On Thursday, Feb. 21, Frontier Communications (FTR) reported its Q4 and full-year 2012 results. During 2012, Frontier was also able to achieve significantly higher cost savings, with an annualized synergy run rate of $653 million as of Q4 2012. For most of the second half of 2012 and early 2013, Frontier had been trading within a range of about $4.25-$4.80, give or take $0.10. However, Frontier's stock was hammered when the former dividend "champion" CenturyLink (CTL) shocked the market by cutting its dividend. Frontier's stock promptly loss about 14% of its value due to this news. Frontier recently declared a quarterly dividend of $0.10 per share. At current prices, Frontier yields about 10%.
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During 2012, Frontier continued to see lower voice revenues due to the loss of wireline customers. During Q4 2012, residential revenues declined 5.0%, while business revenue saw a year-over-year decline of 3.0%. Total customer revenue saw a 3.9% in 2012. Non-voice revenues now account for the majority of Frontier's revenue, at over 66%.
Like CenturyLink, Frontier also has a history of cutting its dividend. Indeed, Frontier has been forced to lower it twice in recent years. However, Frontier's current free cash flow well covers the dividend. For Q4 2012, the free cash flow dividend payout ratio was about 45%. TTM free cash flow currently exceeds the annualized dividend payments by over $570 million.
During 2012, Frontier had been accumulating cash, and had $1.34 billion of cash on hand as of year-end 2012. Frontier repaid $503 million of debt on Jan. 15 using cash on hand. Frontier still has over $561 million in current debt due in 2013, and over $8.4 billion of long-term debt outstanding.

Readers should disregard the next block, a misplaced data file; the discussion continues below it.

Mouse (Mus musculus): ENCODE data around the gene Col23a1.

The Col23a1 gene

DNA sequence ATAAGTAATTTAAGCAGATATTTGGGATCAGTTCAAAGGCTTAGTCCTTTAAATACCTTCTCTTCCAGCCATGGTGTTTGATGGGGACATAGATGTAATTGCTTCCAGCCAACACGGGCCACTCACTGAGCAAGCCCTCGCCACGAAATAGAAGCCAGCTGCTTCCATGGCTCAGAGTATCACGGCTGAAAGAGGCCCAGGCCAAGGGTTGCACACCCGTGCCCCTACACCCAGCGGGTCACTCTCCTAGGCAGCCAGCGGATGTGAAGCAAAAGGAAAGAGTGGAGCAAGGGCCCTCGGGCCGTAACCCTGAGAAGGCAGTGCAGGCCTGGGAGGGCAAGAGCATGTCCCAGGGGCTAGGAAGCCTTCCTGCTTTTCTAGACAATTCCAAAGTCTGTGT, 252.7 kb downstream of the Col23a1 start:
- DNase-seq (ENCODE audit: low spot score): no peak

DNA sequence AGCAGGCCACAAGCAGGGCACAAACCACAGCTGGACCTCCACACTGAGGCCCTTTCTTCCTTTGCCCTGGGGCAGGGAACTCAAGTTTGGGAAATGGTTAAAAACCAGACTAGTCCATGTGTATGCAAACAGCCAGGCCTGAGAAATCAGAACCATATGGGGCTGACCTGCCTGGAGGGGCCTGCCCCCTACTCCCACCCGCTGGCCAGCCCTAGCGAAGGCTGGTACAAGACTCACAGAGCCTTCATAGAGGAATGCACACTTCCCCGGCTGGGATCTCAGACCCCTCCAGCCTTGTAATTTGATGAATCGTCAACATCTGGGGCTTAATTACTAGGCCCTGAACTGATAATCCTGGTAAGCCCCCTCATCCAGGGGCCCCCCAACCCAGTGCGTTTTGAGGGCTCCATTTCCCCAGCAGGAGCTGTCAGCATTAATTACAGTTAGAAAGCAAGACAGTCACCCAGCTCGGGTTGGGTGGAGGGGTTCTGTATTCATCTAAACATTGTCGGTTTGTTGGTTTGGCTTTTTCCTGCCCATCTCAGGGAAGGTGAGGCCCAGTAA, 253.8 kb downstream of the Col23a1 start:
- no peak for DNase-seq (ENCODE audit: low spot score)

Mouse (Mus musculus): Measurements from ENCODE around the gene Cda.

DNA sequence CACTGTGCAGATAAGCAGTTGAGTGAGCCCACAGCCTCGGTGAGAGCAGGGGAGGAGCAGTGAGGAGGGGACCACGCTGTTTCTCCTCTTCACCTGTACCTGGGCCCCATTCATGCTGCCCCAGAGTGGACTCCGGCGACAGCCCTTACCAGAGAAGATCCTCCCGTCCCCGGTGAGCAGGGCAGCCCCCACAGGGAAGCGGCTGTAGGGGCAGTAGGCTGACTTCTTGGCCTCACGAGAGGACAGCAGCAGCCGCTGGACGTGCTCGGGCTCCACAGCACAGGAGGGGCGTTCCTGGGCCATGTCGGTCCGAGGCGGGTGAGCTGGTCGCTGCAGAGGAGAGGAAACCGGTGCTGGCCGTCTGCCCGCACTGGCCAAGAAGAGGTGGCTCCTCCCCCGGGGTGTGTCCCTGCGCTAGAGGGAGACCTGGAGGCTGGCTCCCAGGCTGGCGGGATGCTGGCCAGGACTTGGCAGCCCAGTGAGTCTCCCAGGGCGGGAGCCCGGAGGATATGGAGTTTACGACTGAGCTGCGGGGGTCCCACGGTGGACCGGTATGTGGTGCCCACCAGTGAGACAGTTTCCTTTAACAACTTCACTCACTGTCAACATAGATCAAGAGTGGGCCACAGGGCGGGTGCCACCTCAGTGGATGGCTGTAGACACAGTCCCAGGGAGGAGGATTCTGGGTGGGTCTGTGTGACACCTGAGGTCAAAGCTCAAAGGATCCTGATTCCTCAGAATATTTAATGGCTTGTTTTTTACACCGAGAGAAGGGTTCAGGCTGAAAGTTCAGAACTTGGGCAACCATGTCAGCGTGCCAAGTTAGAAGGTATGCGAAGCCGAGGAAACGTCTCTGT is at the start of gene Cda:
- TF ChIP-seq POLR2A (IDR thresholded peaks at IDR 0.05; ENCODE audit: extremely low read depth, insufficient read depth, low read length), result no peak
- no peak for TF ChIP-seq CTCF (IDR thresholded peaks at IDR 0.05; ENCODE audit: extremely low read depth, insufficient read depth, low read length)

Due to its large debt burden, Frontier has a fairly high leverage ratio of 3.17 times EBITDA as of Q4 2012. Frontier has a long-term goal of eventually reducing its leverage ratio to about 2.50 times EBITDA. Frontier expects to use substantially all of its future free cash flow for either dividend payments and debt reduction.
With its Q4 report, Frontier also provided guidance for 2013. Frontier anticipates free cash flow to be in the range of $825 million to $925 million and capital expenditures to be in a range of $625 million to $675 million in 2013. Broadband capital expenditures during 2013 will shift from geographical and capacity expansion to primarily speed enhancements.
For the first time in ages, Frontier's dividend is relatively safe and well covered by free cash flow. Frontier was also able to realize significant cost savings during 2012, which positively affected free cash flow. Below is a quote from the Q4 conference call Frontier CEO Maggie Wilderotter, which best summarizes the current situation for Frontier:
In summary, Frontier's network improvements, local engagements, product rationalization and operational reorganization will enable us to focus on driving revenue growth. On the cost side, we have exceeded our original synergy guidance on more than $150 million, but we are not yet done. There is still significant organic cost cutting we will focus on in 2013 with a completion of many network enhancements we can reduce our capital expenditures and maintain a healthy cash flow generation. As a result, we expect to keep our dividend payout ratio in the 40% to 50% range for 2013.
Frontier has made progress since I last wrote about them in November. While I am no longer as bearish on Frontier as was back then, I still have my reservations on the stock, and the rural telecom sector in general. While Frontier does offer a high yield, one cannot ignore the massive amount of debt it carries. Frontier shareholders should know that bondholders also have sway with Frontier, and that Frontier will reduce the dividend if it threatens its access to credit markets.
Disclosure: I have no positions in any stocks mentioned, and no plans to initiate any positions within the next 72 hours.